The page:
I went to see a few houses throughout the year, but none of them were quite right. Usually, they were older houses that were very cool, but very dated, needing a lot of work. But then I saw a house in August and it caught my eye: My style, recently improved, great location, and even a tennis court in the back yard (which of course would be easily converted into pickleball courts). It was basically my dream house, and I knew it was unusual because I had been watching the market for almost six months and had not seen another house like it.
The downside was the price—it was not cheap. I ran the numbers, then ran them again, then ran them again and decided to go for it and signed a contract at the end of August.
If you read the business review, you’ll notice an interesting timeline overlap here. It was during the inspection period that I started to feel like my business was slowing down after the best 18-month stretch yet.
I had put a lot of money in escrow when I signed the contract, and I could get that money back if I backed out during the inspection period. But by then, I only had a few slow weeks and there were no super-reliable signs that anything was off with the business. So I went through the inspection period and remained under contract.
As the month went on, things started feeling worse in the business and I got more nervous. What if my business was dying or at least headed for a serious rough patch? That would obviously change the calculus on a major purchase like this. I could still back out and just eat the escrow money, or I could go forward and just hope the business came back as it always has.
I decided that if the business didn’t come back, then at least I would have a runway (equity from my old house) and time to figure something out. Worst case, I just unload the new house. On the other hand, if this was a temporary slowdown for my business (which has happened several times before), and I passed on my dream house, I would regret that for a long time.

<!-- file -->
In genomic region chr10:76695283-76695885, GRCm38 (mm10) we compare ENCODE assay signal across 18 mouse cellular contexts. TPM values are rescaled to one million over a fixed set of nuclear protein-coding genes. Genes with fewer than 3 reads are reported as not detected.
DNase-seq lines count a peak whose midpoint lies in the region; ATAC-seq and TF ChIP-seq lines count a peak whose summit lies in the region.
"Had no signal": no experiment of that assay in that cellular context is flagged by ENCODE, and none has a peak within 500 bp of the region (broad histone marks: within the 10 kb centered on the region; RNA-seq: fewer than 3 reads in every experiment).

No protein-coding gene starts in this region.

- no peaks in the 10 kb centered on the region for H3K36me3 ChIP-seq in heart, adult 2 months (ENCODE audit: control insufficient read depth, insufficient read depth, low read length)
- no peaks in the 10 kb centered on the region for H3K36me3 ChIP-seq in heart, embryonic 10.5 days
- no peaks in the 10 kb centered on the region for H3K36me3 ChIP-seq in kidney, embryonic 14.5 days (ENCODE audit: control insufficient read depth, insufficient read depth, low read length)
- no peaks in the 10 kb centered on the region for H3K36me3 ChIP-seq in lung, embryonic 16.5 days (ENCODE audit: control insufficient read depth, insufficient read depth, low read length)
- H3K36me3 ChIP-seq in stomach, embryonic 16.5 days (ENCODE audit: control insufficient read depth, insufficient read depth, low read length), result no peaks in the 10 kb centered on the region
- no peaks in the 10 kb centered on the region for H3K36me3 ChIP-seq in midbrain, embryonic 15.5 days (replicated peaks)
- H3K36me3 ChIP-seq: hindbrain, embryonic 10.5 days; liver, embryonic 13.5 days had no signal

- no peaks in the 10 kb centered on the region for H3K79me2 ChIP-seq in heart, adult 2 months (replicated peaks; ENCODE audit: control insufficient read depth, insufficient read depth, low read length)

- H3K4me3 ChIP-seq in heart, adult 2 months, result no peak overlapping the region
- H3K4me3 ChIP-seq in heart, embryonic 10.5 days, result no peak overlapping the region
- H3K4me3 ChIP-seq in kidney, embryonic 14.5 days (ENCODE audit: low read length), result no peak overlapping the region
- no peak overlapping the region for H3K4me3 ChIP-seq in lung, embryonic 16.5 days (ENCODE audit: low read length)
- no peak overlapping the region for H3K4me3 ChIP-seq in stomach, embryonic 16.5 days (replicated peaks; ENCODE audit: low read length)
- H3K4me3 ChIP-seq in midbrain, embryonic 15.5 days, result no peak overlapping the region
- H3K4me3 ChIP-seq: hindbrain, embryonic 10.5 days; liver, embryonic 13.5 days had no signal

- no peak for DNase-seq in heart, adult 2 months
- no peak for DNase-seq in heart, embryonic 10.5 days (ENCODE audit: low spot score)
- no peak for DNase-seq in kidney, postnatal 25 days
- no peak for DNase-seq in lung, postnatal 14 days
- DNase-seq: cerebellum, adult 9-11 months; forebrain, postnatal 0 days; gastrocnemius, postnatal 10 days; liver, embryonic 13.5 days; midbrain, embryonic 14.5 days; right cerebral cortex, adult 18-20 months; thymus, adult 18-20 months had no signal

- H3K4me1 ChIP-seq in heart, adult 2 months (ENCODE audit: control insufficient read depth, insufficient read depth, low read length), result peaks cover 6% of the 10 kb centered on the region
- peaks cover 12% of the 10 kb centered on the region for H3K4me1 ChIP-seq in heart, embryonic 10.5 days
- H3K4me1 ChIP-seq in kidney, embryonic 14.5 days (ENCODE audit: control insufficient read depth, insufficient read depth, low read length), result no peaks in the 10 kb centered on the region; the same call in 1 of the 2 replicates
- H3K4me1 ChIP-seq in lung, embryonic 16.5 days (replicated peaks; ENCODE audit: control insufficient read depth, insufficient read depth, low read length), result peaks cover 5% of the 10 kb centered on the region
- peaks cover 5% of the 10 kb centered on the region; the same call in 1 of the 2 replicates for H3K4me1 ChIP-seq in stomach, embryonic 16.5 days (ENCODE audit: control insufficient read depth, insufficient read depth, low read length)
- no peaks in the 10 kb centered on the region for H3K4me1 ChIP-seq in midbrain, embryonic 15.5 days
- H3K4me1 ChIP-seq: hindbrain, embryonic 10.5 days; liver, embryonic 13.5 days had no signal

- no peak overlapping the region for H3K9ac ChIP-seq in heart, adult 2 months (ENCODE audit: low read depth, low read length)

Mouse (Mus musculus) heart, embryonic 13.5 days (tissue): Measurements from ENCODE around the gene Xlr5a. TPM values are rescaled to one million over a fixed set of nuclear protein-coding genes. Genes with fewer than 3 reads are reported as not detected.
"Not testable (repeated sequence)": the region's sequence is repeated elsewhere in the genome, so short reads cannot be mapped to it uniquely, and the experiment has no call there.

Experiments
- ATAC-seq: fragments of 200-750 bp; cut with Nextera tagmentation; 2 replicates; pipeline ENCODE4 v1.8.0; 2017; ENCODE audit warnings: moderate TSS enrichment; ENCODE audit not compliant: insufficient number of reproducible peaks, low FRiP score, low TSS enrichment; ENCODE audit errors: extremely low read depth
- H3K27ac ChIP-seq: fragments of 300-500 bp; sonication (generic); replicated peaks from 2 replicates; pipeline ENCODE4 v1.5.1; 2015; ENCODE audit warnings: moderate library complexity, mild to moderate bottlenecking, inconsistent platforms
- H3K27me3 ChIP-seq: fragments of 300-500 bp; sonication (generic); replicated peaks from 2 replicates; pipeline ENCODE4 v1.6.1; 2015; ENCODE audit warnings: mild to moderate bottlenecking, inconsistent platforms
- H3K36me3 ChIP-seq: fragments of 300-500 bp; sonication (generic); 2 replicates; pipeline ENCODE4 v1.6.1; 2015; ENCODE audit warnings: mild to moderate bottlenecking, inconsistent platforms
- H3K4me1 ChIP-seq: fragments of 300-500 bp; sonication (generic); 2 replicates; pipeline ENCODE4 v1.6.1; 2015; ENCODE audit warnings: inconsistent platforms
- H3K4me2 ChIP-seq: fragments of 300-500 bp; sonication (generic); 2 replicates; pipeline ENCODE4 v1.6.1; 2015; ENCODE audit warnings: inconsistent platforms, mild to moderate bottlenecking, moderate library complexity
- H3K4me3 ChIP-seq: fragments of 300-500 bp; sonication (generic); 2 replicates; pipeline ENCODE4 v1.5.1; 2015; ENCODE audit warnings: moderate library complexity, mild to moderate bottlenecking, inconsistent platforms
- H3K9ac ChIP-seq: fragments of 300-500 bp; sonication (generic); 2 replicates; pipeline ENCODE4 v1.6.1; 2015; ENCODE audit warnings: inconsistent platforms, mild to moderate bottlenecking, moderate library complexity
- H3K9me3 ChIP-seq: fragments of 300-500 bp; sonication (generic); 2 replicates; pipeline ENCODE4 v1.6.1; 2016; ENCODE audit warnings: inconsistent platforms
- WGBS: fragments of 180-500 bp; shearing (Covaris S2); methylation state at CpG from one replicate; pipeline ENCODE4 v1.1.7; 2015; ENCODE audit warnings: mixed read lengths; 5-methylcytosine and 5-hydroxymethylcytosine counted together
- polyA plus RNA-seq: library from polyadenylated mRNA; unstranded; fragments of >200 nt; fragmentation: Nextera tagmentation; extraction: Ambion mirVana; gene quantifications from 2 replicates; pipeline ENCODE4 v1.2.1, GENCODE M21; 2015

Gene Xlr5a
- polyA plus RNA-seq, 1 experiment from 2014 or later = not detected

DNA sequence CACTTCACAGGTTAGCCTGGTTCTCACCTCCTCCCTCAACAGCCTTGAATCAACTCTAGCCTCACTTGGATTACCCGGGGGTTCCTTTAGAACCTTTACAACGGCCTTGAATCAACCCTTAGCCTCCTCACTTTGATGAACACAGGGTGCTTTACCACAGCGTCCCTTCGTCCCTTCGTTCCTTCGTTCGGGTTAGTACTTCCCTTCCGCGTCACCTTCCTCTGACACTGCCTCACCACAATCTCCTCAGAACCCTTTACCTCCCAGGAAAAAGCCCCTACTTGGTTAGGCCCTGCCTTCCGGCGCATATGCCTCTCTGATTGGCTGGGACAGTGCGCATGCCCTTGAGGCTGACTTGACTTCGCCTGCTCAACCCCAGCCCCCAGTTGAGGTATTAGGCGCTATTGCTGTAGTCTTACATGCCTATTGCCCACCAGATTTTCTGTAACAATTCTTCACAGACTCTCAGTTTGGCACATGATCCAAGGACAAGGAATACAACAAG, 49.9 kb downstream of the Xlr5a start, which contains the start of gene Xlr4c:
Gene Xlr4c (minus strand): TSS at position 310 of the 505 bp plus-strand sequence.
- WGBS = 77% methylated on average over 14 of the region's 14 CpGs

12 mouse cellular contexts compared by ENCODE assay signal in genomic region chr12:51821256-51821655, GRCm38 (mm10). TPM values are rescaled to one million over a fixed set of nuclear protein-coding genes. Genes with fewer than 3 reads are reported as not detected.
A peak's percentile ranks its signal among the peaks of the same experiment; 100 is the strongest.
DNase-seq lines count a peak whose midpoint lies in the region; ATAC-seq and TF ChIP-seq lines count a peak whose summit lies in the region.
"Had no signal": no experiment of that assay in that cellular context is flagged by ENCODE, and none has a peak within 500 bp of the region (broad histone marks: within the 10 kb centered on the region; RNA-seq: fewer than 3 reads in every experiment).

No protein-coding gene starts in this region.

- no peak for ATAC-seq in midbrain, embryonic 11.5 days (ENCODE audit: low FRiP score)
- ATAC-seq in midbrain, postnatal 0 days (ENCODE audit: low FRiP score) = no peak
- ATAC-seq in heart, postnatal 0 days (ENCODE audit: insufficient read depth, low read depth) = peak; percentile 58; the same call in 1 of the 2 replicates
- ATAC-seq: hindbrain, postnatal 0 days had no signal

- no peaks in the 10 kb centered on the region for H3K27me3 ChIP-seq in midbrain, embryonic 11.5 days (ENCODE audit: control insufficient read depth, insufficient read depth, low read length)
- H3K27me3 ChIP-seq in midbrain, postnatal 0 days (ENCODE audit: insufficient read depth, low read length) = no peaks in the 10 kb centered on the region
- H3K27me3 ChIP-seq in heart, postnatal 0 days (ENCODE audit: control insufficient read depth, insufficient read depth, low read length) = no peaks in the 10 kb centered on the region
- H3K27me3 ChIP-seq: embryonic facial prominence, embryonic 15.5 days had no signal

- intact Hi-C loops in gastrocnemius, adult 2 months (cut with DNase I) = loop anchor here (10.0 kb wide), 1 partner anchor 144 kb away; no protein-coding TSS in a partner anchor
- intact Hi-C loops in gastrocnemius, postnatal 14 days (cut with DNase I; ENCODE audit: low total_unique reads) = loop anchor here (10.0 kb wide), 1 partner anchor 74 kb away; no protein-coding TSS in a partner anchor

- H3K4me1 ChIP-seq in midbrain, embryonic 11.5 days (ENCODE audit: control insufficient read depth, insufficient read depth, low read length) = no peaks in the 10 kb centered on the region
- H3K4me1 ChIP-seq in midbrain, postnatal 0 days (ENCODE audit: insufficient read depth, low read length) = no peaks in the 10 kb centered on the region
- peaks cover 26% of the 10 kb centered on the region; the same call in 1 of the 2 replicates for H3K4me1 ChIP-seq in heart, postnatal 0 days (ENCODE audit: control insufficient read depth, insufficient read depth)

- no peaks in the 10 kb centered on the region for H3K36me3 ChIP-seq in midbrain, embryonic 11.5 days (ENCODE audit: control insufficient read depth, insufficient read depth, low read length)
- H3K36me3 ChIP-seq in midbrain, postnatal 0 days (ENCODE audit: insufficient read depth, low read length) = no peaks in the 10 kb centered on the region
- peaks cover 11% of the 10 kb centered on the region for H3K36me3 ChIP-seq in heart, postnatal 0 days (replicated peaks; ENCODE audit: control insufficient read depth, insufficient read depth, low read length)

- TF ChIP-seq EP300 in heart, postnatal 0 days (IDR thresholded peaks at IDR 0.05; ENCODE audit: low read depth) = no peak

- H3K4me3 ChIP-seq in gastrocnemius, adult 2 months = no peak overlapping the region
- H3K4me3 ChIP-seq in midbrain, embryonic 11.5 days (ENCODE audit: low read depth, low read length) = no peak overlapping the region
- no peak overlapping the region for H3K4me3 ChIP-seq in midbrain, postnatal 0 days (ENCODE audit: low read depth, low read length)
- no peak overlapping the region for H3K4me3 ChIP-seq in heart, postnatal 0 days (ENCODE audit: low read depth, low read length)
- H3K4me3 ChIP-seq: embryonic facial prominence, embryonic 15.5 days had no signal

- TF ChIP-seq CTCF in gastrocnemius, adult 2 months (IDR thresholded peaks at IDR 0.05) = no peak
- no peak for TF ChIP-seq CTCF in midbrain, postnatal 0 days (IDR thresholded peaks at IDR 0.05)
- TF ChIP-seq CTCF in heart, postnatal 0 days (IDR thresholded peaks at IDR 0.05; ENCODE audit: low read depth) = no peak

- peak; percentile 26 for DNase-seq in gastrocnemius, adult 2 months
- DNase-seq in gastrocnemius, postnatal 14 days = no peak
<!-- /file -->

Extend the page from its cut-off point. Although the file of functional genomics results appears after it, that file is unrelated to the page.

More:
So I bought the house, closing on the heels of my business’s worst month in like five years. Yikes.
Meanwhile, I had been slow to list my old house because I hoped I might sell it to someone I knew from church or around town. I was trying to be patient, but interest rates were going up and the housing market was cooling off—that was pretty obvious. I was getting worried that I might have bought a new house—requiring the equity from my old house to cover the down payment—and would not actually be able to sell my old house if nobody could get financing. That would’ve been very bad.
Eventually, I put my old house on the market, hoping that it would move fast. Fortunately, it quickly sold above asking. Everything went through so that I had a nice runway and some time to see what happened with the business.
If you know me, you know that I love sleep. I sleep well almost every night. But during this period, I frequently woke up an hour or two early, running numbers or trying to think through off-ramps if things didn’t fall into place. I lost a lot of sleep and actually lost a few pounds as well. I’m not sure I’ve ever experienced that sort of financial stress before.
Of course, the business actually was entering a slump, which has reached seven months now. I’m not sure what I would have done had I known that was coming. But I didn’t know that, and here I am.
Odds and ends
As usual, I went skiing and it was fine. I realized that I had sort of maximized the way I was skiing and I wasn’t getting much better. I started working on some specific fundamentals and made a little progress there.
I also played a ton of pickleball until I got hurt. Then I slowed way down and lost momentum. Still, I improved a lot during the year and my game is coming along nicely. I’m leaps and bounds ahead of where I would’ve guessed my ceiling was a few years ago.
Survive to 2024
The truth is, this is the thing I’m focused on the most. If I made other goals, they would ultimately roll up to this one.
I’m making improvements that should position my business to rebound in big way if and when the tech market starts hiring again. And I’m exploring other options for revenue if the business as it’s currently configured doesn’t come back.
2022 was a weird year and I’m relieved it’s over. Hopefully my 2023 recap will include “my business rebounded!” or something like that. If it doesn’t, this will be a pretty long year.